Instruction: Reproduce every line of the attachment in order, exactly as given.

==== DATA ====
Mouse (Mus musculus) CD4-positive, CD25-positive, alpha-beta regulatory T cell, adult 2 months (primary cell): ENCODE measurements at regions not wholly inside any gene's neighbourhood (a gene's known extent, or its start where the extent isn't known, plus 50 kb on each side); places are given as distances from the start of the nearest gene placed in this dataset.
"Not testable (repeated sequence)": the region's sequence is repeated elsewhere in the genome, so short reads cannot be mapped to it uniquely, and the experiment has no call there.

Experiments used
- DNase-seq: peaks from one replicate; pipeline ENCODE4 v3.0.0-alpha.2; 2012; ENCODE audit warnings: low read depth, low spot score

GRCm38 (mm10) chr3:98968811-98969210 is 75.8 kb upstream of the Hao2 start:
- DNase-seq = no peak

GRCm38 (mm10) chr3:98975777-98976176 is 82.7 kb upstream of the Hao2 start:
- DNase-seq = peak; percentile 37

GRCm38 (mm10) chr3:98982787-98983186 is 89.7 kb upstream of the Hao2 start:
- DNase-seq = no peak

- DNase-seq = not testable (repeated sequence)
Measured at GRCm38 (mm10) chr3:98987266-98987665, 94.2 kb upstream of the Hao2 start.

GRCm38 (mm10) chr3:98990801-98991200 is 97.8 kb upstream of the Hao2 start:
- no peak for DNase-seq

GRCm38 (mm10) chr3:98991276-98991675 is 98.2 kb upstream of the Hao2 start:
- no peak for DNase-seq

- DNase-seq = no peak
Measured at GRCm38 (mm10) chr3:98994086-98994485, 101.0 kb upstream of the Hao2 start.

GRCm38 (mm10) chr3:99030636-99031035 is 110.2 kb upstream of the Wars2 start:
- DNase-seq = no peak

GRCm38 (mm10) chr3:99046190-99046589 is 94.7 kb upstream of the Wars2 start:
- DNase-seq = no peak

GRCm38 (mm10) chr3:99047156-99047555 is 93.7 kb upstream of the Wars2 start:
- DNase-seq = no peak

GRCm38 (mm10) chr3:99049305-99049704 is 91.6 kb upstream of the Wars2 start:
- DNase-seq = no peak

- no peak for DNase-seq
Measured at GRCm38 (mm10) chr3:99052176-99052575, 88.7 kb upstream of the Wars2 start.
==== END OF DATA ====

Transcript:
Mouse (Mus musculus) CD4-positive, CD25-positive, alpha-beta regulatory T cell, adult 2 months (primary cell): ENCODE measurements at regions not wholly inside any gene's neighbourhood (a gene's known extent, or its start where the extent isn't known, plus 50 kb on each side); places are given as distances from the start of the nearest gene placed in this dataset.
"Not testable (repeated sequence)": the region's sequence is repeated elsewhere in the genome, so short reads cannot be mapped to it uniquely, and the experiment has no call there.

Experiments used
- DNase-seq: peaks from one replicate; pipeline ENCODE4 v3.0.0-alpha.2; 2012; ENCODE audit warnings: low read depth, low spot score

GRCm38 (mm10) chr3:98968811-98969210 is 75.8 kb upstream of the Hao2 start:
- DNase-seq = no peak

GRCm38 (mm10) chr3:98975777-98976176 is 82.7 kb upstream of the Hao2 start:
- DNase-seq = peak; percentile 37

GRCm38 (mm10) chr3:98982787-98983186 is 89.7 kb upstream of the Hao2 start:
- DNase-seq = no peak

- DNase-seq = not testable (repeated sequence)
Measured at GRCm38 (mm10) chr3:98987266-98987665, 94.2 kb upstream of the Hao2 start.

GRCm38 (mm10) chr3:98990801-98991200 is 97.8 kb upstream of the Hao2 start:
- no peak for DNase-seq

GRCm38 (mm10) chr3:98991276-98991675 is 98.2 kb upstream of the Hao2 start:
- no peak for DNase-seq

- DNase-seq = no peak
Measured at GRCm38 (mm10) chr3:98994086-98994485, 101.0 kb upstream of the Hao2 start.

GRCm38 (mm10) chr3:99030636-99031035 is 110.2 kb upstream of the Wars2 start:
- DNase-seq = no peak

GRCm38 (mm10) chr3:99046190-99046589 is 94.7 kb upstream of the Wars2 start:
- DNase-seq = no peak

GRCm38 (mm10) chr3:99047156-99047555 is 93.7 kb upstream of the Wars2 start:
- DNase-seq = no peak

GRCm38 (mm10) chr3:99049305-99049704 is 91.6 kb upstream of the Wars2 start:
- DNase-seq = no peak

- no peak for DNase-seq
Measured at GRCm38 (mm10) chr3:99052176-99052575, 88.7 kb upstream of the Wars2 start.